The little Mariana fruit bat is an extinct megabat from Guam
The little Mariana fruit bat – also known as Guam flying fox – is one of the four already extinct species of megabats or fruit bats (the family Pteropodidae).
These bats are found in tropical and subtropical areas around the world, both on islands and mainlands. They differ from ‘regular’ bats in a few important characteristics: they are herbivores, not insectivores; they rely on their keen senses of sight and smell to navigate, not echolocation (though there are some exceptions); and they are relatively larger in size.
The name fruit bat refers to the fact that these animals’ primarily food sources are different kinds of fruits supplemented with nectar and pollen from flowers, with shoots, buds, seed pods and other parts of plants. By contributing to seed dispersal and flower pollination they play an important role in their ecosystem, some of them – like the little Mariana fruit bat – are keystone species in forest regeneration of their regions.
Fruit bats are important species in forest regeneration
©Copyright shellac /
Date of extinction: The last recorded sighting of the little Mariana fruit bat dates to 1968, when a female was shot and killed by hunters at the northern part of Guam while her juvenile managed to escape. Intensive surveys on the island’s fruit bat colonies couldn’t locate any single specimen of the species since that so most probably it went extinct during the 1970s.
Range: The little Mariana fruit bat was endemic to the island of Guam, located in the Marianas archipelago of the Pacific Ocean.
Habitat: Most probably the limestone forests typical in the northern part of Guam. This forest type has a 8-15 meters high canopy and a relatively sparser understory vegetation, with some scattered trees emerging above the main canopy.
Description: The little Mariana fruit bat (Pteropus tokudae) was first identified and described in 1934 by G. H. H. Tate after discovering the species on an expedition. According to his account, the newly discovered species bore a striking morphological resemblance to the Chuuk flying fox (Pteropus pelagicus), a fruit bat endemic to Micronesia.
The little Mariana fruit bat had a body length of about 150 mm, a wingspan of 650-700 mm and a body weight of around 150 gram. The wings and the abdomen were brown with some whitish hairs, the mantle and the sides of the neck were brown to light gold. It had prominent ears, a greyish-yellowish brown head with dark brown throat and chin.
There’s very little known about the food preferences, nesting and roosting habits, and reproductive pattern of the species. Most likely they fed on fruits and flowers from evergreen shrubs of the limestone forest, thus – as fruit bats are the only native frugivorous mammals in the southwestern Pacific – they played a key role in forest regeneration of the area by contributing to seed dispersal and flower pollination.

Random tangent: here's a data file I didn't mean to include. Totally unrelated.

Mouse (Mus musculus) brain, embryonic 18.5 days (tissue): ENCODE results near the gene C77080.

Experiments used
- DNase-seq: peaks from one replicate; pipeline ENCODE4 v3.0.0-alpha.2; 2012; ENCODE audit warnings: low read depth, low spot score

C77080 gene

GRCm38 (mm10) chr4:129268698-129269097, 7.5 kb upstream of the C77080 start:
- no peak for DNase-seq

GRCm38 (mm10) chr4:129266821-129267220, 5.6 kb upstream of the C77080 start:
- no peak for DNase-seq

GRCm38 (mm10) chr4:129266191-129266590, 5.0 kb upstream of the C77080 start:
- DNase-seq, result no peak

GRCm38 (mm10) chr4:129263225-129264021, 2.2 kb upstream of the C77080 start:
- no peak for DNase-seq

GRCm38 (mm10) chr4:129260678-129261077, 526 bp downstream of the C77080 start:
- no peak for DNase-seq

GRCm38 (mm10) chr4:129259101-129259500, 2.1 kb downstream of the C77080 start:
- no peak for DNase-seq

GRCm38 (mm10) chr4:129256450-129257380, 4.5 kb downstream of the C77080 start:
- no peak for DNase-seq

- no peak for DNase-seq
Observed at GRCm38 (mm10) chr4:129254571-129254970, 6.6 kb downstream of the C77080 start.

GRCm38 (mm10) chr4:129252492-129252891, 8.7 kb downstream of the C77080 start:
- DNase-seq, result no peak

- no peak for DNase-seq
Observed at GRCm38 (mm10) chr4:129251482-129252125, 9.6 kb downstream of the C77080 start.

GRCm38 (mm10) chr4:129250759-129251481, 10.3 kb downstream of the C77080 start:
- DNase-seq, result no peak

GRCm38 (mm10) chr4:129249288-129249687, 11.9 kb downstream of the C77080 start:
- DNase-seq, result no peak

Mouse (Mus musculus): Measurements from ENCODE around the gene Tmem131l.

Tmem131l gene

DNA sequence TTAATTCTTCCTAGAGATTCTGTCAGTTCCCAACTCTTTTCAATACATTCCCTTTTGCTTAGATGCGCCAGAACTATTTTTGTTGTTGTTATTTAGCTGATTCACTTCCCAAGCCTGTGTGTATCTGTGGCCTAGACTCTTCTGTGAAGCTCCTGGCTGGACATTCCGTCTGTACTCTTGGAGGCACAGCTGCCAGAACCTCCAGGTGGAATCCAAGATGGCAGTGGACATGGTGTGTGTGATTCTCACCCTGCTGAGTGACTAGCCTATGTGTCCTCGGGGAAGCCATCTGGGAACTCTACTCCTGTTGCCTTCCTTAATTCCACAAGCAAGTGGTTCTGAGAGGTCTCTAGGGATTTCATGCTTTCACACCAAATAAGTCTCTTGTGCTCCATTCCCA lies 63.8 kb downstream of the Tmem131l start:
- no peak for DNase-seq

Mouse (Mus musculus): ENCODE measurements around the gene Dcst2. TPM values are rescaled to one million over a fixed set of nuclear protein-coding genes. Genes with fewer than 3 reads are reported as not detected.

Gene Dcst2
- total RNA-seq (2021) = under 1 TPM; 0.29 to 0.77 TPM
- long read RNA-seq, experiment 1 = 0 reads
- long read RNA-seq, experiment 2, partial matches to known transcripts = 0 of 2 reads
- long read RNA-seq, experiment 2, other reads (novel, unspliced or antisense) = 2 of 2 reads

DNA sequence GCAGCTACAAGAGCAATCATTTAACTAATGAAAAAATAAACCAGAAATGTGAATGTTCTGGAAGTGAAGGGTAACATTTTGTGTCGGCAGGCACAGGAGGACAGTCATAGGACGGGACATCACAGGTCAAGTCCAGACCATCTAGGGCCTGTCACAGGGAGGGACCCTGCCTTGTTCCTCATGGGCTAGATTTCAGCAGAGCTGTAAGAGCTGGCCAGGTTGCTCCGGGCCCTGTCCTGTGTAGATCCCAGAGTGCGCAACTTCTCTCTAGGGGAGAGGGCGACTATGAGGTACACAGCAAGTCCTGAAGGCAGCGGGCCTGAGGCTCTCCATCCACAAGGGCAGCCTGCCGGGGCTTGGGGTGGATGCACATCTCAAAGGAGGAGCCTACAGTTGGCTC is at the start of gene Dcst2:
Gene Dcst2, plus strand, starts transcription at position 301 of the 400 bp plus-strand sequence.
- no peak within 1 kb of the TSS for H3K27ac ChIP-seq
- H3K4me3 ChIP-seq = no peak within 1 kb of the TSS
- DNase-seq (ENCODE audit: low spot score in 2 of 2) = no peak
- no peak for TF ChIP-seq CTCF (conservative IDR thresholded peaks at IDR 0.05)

They were observed roosting with the larger Mariana flying fox (Pteropus mariannus), an endangered, medium-sized megabat found on a range of Pacific islands from Japan to Guam.
The endangered Mariana fruit bat (Pteropus mariannus)
©Copyright Jennifer Campbell-Smith
Cause of extinction: Little Mariana fruit bats – as every other fruit bat, known as ‘fanihi’ in the Chamorro culture of the Marianas – are considered a delicacy and were frequently hunted by native people of Guam. Although there’s no data available about the size of the population, the Guam flying fox was always regarded as rare by hunters and collectors; and with the introduction of firearms to the island the decline of the species accelerated.
Overhunting for food by humans was the main reason, but probably other factors also played a role in their extinction: the degradation and alteration of native limestone forests and the introduction of foreign predators to the ecosystem of the island by humans. The most probable ‘suspect’ is the brown tree snake (Boiga irregularis) – an invasive species that was brought to Guam after WW2 and is responsible for extirpating many of the native bird species of the island.
The brown tree snake might have been a factor in the extirpation of the little Mariana fruit bat
©Copyright Pavel Kirillov /
The little Mariana fruit bat poster at the top of this post is available in my store on Redbubble, with design variations more suitable for apparel and other products. My whole profit goes to the Sea Shepherd to support their fight to protect our oceans and marine wildlife.
The bat is considered a culinary delicacy by Chamorros. Eating fruit bats is linked to a neurological disease called lytico-bodig disease. Paul Alan Cox from the Hawaiian National Tropical Botanical Garden in Kalaheo, and Oliver Sacks from Albert Einstein College in New York, found the bats consumed large quantities of cycad seeds, and – like some eagles, which were shown to build up levels of the pesticide DDT in fat tissue – probably accumulate the toxins to dangerous levels.
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